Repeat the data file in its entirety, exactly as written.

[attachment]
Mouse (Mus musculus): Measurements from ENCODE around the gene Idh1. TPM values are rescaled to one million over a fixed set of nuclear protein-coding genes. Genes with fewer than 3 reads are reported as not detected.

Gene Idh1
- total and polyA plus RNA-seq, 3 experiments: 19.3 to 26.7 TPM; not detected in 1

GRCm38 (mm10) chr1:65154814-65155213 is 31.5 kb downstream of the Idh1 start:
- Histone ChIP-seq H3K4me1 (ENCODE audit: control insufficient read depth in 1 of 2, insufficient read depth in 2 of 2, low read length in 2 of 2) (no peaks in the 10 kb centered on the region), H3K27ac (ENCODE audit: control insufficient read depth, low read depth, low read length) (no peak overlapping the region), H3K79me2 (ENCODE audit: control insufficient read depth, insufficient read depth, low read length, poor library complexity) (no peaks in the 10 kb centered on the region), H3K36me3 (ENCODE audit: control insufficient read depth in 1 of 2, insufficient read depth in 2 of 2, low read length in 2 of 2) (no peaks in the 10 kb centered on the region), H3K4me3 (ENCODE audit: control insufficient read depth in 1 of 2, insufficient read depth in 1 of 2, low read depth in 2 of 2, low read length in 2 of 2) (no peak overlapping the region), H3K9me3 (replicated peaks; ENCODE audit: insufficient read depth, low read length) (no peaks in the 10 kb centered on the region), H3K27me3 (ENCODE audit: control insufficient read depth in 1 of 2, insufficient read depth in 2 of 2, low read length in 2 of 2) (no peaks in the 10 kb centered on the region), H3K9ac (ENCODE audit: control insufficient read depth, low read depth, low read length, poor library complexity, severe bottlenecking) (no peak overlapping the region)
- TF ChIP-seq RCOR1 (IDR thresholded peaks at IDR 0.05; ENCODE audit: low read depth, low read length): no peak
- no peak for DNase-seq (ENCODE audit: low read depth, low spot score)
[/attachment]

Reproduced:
Mouse (Mus musculus): Measurements from ENCODE around the gene Idh1. TPM values are rescaled to one million over a fixed set of nuclear protein-coding genes. Genes with fewer than 3 reads are reported as not detected.

Gene Idh1
- total and polyA plus RNA-seq, 3 experiments: 19.3 to 26.7 TPM; not detected in 1

GRCm38 (mm10) chr1:65154814-65155213 is 31.5 kb downstream of the Idh1 start:
- Histone ChIP-seq H3K4me1 (ENCODE audit: control insufficient read depth in 1 of 2, insufficient read depth in 2 of 2, low read length in 2 of 2) (no peaks in the 10 kb centered on the region), H3K27ac (ENCODE audit: control insufficient read depth, low read depth, low read length) (no peak overlapping the region), H3K79me2 (ENCODE audit: control insufficient read depth, insufficient read depth, low read length, poor library complexity) (no peaks in the 10 kb centered on the region), H3K36me3 (ENCODE audit: control insufficient read depth in 1 of 2, insufficient read depth in 2 of 2, low read length in 2 of 2) (no peaks in the 10 kb centered on the region), H3K4me3 (ENCODE audit: control insufficient read depth in 1 of 2, insufficient read depth in 1 of 2, low read depth in 2 of 2, low read length in 2 of 2) (no peak overlapping the region), H3K9me3 (replicated peaks; ENCODE audit: insufficient read depth, low read length) (no peaks in the 10 kb centered on the region), H3K27me3 (ENCODE audit: control insufficient read depth in 1 of 2, insufficient read depth in 2 of 2, low read length in 2 of 2) (no peaks in the 10 kb centered on the region), H3K9ac (ENCODE audit: control insufficient read depth, low read depth, low read length, poor library complexity, severe bottlenecking) (no peak overlapping the region)
- TF ChIP-seq RCOR1 (IDR thresholded peaks at IDR 0.05; ENCODE audit: low read depth, low read length): no peak
- no peak for DNase-seq (ENCODE audit: low read depth, low spot score)